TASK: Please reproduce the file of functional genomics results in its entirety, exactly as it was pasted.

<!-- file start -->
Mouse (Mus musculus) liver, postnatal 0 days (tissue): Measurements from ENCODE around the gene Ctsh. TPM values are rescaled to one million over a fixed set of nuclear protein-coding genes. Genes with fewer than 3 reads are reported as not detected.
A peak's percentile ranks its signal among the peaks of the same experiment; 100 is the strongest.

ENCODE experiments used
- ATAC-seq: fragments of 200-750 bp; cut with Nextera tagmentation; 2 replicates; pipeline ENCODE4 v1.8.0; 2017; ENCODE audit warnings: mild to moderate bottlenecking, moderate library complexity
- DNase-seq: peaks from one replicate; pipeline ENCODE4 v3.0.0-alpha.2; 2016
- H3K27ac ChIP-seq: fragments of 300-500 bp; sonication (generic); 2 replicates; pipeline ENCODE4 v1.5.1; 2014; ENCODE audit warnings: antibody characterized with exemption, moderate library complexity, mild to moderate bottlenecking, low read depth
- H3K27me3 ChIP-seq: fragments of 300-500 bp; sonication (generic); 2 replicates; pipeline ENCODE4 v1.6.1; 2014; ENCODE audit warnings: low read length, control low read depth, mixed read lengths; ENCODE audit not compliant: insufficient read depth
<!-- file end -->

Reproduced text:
Mouse (Mus musculus) liver, postnatal 0 days (tissue): Measurements from ENCODE around the gene Ctsh. TPM values are rescaled to one million over a fixed set of nuclear protein-coding genes. Genes with fewer than 3 reads are reported as not detected.
A peak's percentile ranks its signal among the peaks of the same experiment; 100 is the strongest.

ENCODE experiments used
- ATAC-seq: fragments of 200-750 bp; cut with Nextera tagmentation; 2 replicates; pipeline ENCODE4 v1.8.0; 2017; ENCODE audit warnings: mild to moderate bottlenecking, moderate library complexity
- DNase-seq: peaks from one replicate; pipeline ENCODE4 v3.0.0-alpha.2; 2016
- H3K27ac ChIP-seq: fragments of 300-500 bp; sonication (generic); 2 replicates; pipeline ENCODE4 v1.5.1; 2014; ENCODE audit warnings: antibody characterized with exemption, moderate library complexity, mild to moderate bottlenecking, low read depth
- H3K27me3 ChIP-seq: fragments of 300-500 bp; sonication (generic); 2 replicates; pipeline ENCODE4 v1.6.1; 2014; ENCODE audit warnings: low read length, control low read depth, mixed read lengths; ENCODE audit not compliant: insufficient read depth